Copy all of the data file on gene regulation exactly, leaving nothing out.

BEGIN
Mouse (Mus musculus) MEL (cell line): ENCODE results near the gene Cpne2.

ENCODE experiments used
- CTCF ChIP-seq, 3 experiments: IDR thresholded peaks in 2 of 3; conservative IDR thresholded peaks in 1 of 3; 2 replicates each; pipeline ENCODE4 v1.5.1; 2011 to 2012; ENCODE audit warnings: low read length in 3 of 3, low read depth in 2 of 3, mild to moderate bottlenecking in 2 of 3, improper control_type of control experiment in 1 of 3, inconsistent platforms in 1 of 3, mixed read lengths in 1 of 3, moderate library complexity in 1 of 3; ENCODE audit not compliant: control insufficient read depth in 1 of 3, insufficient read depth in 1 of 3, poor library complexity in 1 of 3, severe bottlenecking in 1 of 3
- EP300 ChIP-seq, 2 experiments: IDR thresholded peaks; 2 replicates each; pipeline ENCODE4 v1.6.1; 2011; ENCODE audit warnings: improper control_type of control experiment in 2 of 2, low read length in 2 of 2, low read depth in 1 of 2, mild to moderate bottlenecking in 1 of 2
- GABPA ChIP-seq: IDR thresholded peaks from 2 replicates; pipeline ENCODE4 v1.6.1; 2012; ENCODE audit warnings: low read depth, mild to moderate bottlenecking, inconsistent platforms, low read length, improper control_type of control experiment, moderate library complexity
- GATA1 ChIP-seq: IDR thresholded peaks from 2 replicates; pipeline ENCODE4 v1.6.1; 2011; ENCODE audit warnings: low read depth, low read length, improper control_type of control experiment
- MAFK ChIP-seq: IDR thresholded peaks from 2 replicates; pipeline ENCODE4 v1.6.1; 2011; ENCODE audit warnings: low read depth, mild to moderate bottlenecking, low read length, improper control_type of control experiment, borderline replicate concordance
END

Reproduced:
Mouse (Mus musculus) MEL (cell line): ENCODE results near the gene Cpne2.

ENCODE experiments used
- CTCF ChIP-seq, 3 experiments: IDR thresholded peaks in 2 of 3; conservative IDR thresholded peaks in 1 of 3; 2 replicates each; pipeline ENCODE4 v1.5.1; 2011 to 2012; ENCODE audit warnings: low read length in 3 of 3, low read depth in 2 of 3, mild to moderate bottlenecking in 2 of 3, improper control_type of control experiment in 1 of 3, inconsistent platforms in 1 of 3, mixed read lengths in 1 of 3, moderate library complexity in 1 of 3; ENCODE audit not compliant: control insufficient read depth in 1 of 3, insufficient read depth in 1 of 3, poor library complexity in 1 of 3, severe bottlenecking in 1 of 3
- EP300 ChIP-seq, 2 experiments: IDR thresholded peaks; 2 replicates each; pipeline ENCODE4 v1.6.1; 2011; ENCODE audit warnings: improper control_type of control experiment in 2 of 2, low read length in 2 of 2, low read depth in 1 of 2, mild to moderate bottlenecking in 1 of 2
- GABPA ChIP-seq: IDR thresholded peaks from 2 replicates; pipeline ENCODE4 v1.6.1; 2012; ENCODE audit warnings: low read depth, mild to moderate bottlenecking, inconsistent platforms, low read length, improper control_type of control experiment, moderate library complexity
- GATA1 ChIP-seq: IDR thresholded peaks from 2 replicates; pipeline ENCODE4 v1.6.1; 2011; ENCODE audit warnings: low read depth, low read length, improper control_type of control experiment
- MAFK ChIP-seq: IDR thresholded peaks from 2 replicates; pipeline ENCODE4 v1.6.1; 2011; ENCODE audit warnings: low read depth, mild to moderate bottlenecking, low read length, improper control_type of control experiment, borderline replicate concordance